We'll see if there's any truth behind all these words from this unknown source as time progresses. The link to this King World News blog is here.
Patrick A. Heller, proprietor of Liberty Coin Service in Lansing, Michigan, has written a brilliant letter, full of specific details of U.S. monetary history, to U.S. District Judge Richard L. Voorhees of the Western District of North Carolina in support of leniency in sentencing of Liberty Dollar founder Bernard von Not Haus, whose conviction a year ago on a charge resembling counterfeiting seems to many of us to be a gross injustice.
Heller notes that private currency using the word "dollar" long has circulated and continues to circulate without penalty in the United States, and that von Not Haus never represented his currency as issue of the U.S. government.
This GATA release contains an extensive preamble by Chris Powell, which includes the two paragraphs above. The rest of the GATA release is an absolute must read as well...as is Heller's letter...and the link to all that is here.
In 2011 Inter-Citic Minerals Inc. (TSX:ICI / OTCQX:ICMTF) has a CDN$6.3 million exploration program underway to include up to 25,000 meters of drilling and 10,000 meters of trenching. Inter-Citic's 2011 exploration program is geared towards further resource growth on new areas of the property.
With up to seven drills deployed, exploration in 2011 will continue in the Acadia, XP, and NR-1 Zones, as well as new work off the eastern end of the current Dachang Main Zone, where a gap between known mineralization extends for approximately 4 km under thicker overburden. On the far side of the gap soil geochemistry has shown a significant number of large gold soil anomalies in the South East Area Zone, which the Company believes is likely the continuation of the Dachang Main Zone mineralization not visible under the gap's heavier soil cover.
For the first time Inter-Citic will also be systematically drilling under the current resource area of the Dachang Main Zone ("DMZ"), which has only been drilled to a vertical depth of approximately 150 m from the surface. The Company will be testing the mineralized fault structure of the DMZ at depths of between 500 m and 750 m. For more information, please visit the website.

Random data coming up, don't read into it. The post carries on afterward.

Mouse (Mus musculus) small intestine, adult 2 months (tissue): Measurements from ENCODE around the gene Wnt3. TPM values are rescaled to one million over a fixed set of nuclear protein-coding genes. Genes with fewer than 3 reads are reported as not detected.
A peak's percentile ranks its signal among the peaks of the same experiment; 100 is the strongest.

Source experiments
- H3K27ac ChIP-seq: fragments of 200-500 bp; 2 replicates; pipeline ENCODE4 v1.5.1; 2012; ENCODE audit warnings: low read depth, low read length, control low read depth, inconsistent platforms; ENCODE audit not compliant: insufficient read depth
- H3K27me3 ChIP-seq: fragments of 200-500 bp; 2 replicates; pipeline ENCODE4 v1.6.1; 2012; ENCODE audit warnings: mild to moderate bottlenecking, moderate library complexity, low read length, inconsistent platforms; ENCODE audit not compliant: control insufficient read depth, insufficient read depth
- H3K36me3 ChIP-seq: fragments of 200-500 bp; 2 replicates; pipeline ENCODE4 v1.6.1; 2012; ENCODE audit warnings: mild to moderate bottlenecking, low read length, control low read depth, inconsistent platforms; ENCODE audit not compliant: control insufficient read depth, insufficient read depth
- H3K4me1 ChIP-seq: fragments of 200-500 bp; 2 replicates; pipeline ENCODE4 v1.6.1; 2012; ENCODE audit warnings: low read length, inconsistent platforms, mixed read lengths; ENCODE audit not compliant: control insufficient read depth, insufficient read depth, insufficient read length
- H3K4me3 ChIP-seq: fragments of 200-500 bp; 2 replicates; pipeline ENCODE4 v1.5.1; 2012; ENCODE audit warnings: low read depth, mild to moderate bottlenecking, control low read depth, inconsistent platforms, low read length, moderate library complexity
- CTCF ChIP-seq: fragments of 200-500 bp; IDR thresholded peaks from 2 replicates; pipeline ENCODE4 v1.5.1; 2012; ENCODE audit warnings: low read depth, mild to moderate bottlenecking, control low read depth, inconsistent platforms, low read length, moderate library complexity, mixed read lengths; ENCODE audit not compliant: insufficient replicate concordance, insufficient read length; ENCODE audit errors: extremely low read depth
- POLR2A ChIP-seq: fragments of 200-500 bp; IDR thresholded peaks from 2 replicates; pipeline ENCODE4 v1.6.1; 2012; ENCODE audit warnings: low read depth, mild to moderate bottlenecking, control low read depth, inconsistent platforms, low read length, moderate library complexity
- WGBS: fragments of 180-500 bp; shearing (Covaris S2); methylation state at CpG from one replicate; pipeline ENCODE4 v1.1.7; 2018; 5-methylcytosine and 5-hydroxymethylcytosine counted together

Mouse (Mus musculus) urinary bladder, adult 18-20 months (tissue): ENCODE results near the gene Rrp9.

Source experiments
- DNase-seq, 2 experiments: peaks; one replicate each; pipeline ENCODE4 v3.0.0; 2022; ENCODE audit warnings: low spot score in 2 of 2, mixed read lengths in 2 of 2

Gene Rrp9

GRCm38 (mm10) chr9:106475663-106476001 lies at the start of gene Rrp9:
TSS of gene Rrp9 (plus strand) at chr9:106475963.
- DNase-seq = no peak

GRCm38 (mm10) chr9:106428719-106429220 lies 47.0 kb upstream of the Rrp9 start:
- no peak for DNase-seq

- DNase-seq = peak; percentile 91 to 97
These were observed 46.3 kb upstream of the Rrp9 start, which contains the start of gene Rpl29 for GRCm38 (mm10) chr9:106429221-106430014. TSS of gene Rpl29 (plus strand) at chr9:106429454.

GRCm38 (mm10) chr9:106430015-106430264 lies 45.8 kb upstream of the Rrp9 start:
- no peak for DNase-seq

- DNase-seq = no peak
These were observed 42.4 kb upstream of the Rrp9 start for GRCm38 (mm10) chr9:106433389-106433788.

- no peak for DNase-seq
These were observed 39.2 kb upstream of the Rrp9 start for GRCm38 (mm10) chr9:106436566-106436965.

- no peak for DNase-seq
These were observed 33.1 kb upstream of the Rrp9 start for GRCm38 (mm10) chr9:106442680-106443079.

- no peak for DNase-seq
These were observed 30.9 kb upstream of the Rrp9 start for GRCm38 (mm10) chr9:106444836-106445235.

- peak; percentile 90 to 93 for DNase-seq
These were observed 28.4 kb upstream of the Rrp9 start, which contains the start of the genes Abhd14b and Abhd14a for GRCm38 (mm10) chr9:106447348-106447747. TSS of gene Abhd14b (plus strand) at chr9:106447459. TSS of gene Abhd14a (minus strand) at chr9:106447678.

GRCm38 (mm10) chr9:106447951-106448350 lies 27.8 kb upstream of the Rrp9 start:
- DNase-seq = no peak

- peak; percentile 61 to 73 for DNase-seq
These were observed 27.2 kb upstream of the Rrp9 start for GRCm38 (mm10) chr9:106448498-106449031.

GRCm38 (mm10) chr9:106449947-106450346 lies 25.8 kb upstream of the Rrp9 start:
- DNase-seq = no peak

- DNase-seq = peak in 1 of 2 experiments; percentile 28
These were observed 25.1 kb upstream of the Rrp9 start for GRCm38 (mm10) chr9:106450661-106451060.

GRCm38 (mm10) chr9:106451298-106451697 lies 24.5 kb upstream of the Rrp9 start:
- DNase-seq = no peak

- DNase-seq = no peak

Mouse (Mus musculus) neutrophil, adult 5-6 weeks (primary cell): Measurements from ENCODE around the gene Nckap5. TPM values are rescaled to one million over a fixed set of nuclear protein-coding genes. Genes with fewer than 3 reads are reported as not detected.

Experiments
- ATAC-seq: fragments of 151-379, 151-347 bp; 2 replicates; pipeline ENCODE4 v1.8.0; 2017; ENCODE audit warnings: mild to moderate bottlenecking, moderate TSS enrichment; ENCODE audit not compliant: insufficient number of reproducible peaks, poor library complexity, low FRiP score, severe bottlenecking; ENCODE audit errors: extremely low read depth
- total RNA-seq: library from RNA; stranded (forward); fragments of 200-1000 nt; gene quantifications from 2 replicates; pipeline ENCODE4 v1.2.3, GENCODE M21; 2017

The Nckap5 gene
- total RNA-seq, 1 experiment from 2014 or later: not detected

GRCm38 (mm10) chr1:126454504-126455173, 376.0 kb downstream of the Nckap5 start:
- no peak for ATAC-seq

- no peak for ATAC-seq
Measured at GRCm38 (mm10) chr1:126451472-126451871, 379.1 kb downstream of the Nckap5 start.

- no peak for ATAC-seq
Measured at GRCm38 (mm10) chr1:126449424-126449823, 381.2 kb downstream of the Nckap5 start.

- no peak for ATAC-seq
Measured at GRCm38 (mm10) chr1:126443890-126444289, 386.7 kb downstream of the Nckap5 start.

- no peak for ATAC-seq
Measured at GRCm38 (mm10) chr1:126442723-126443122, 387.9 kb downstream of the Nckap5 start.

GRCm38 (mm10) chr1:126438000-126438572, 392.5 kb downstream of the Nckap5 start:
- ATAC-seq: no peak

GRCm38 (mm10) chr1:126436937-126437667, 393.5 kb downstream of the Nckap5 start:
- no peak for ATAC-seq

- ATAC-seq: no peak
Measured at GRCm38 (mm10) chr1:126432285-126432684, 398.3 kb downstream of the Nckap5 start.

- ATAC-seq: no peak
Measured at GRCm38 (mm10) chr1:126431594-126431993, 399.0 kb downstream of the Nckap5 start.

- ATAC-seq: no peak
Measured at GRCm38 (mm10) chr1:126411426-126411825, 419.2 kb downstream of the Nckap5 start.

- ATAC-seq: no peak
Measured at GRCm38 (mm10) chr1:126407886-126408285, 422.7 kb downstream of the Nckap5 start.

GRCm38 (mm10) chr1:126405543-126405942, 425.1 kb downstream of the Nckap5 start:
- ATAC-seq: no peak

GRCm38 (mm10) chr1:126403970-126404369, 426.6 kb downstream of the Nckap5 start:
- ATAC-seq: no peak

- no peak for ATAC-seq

Democracy, as practiced by the US and other developed countries, is a fraud. It is just a way for the insiders to scam money and power from the outsiders, by pretending that the voters are in charge...American democracy, circa 2012, has no more in common with real democracy than American capitalism has in common with real capitalism. Both are degenerate...corrupt...and geriatric. - Bill Bonner
I wouldn't read a whole lot into yesterday's price action...as there are only two things that matter from this point going forward...the first being, are JPMorgan et al done to the downside and...number two, on the next rally, will JPMorgan et al be the short sellers of last resort again...as they've always been.
One thing you must understand, dear reader, is that at these prices there are very few legitimate short sellers to be found in the precious metal markets...and in the Comex futures market there has to be a short for every long placed...and vice versa. So, as the tech funds and small traders start to lay on their long positions, causing prices to rise...if 'da boyz' weren't there ready, willing and able to take the short side of every one of their long trades...the legitimate buyers would have to bid the price to nose-bleed levels in order to attract any sort of legitimate short seller...and there just aren't many at this price level.
And what price level that might end up being, is precisely what the U.S. banking system and the U.S. government don't want tested. That's why the bullion banks and their allies are doing what they're doing...and is precisely the reason that the CME and CFTC will do nothing, as they know exactly what's going on. They are complicit.
This is a controlled price retreat...and we'll soon find out how controlled it is when the next serious rally commences.
Gold didn't do a lot in Far East trading during their Thursday...and was up about six bucks going into the London open. Not much happened in silver either until precisely 3:00 p.m. Hong Kong time, an hour before the 8:00 a.m. London open, when the price popped about 20 cents...and minutes before the London open, silver is up about two bits. Volume numbers aren't available because of problems on the CME's website.
It's been a while since I wrote the above paragraph...and London has now been open for more than two hours. Gold broke through the $1,700 spot price...and silver, which sailed through $34 without even breaking a sweat, has been beaten back below that number as of 5:15 p.m. Eastern time. At the moment, gold is now up $17...and silver is up about 55 cents.
I'm sure that part of this rally has to do with the fact that the dollar index did a face plant about 8:45 a.m. in London...and is down 31 basis points as I hit the 'send' button. How much of this rally is new buyers...and how much is short covering...is impossible to tell.
I haven't the foggiest idea of how the precious metals will trade in New York today...but after the above start to the London trading day, nothing will surprise me.
That's allI have for today...and I'll see you here tomorrow.